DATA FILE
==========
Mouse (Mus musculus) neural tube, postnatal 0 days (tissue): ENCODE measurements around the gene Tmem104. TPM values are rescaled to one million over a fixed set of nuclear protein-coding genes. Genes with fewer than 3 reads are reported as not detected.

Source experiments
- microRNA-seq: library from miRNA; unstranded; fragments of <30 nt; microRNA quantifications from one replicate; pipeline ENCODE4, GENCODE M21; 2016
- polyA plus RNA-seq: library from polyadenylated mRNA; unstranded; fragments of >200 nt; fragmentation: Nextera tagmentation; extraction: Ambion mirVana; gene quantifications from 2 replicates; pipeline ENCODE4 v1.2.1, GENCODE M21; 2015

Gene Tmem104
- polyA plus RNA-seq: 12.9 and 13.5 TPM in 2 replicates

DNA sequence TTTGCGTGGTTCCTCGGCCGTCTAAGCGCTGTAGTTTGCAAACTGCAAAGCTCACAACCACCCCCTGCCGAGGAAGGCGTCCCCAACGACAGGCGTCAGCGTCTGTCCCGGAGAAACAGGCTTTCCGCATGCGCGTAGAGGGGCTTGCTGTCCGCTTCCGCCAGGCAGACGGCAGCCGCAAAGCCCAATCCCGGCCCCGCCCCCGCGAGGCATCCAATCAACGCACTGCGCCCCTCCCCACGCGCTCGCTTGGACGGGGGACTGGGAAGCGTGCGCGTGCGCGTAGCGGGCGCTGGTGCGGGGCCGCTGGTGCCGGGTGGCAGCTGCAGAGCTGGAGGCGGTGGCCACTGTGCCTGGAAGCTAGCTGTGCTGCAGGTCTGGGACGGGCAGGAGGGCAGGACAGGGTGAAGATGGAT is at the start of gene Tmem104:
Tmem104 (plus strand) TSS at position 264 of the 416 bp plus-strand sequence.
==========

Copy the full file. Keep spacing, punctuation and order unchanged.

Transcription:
Mouse (Mus musculus) neural tube, postnatal 0 days (tissue): ENCODE measurements around the gene Tmem104. TPM values are rescaled to one million over a fixed set of nuclear protein-coding genes. Genes with fewer than 3 reads are reported as not detected.

Source experiments
- microRNA-seq: library from miRNA; unstranded; fragments of <30 nt; microRNA quantifications from one replicate; pipeline ENCODE4, GENCODE M21; 2016
- polyA plus RNA-seq: library from polyadenylated mRNA; unstranded; fragments of >200 nt; fragmentation: Nextera tagmentation; extraction: Ambion mirVana; gene quantifications from 2 replicates; pipeline ENCODE4 v1.2.1, GENCODE M21; 2015

Gene Tmem104
- polyA plus RNA-seq: 12.9 and 13.5 TPM in 2 replicates

DNA sequence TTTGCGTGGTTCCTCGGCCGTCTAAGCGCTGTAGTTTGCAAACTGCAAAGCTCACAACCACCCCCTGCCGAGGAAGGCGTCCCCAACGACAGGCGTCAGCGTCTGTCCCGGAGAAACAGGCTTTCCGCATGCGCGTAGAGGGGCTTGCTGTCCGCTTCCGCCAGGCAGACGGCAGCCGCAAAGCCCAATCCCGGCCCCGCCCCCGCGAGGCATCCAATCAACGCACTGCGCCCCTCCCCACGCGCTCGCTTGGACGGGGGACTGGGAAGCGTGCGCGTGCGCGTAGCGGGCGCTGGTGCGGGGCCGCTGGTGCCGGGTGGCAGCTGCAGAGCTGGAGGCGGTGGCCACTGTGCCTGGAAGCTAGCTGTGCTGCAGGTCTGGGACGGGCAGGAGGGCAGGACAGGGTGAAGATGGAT is at the start of gene Tmem104:
Tmem104 (plus strand) TSS at position 264 of the 416 bp plus-strand sequence.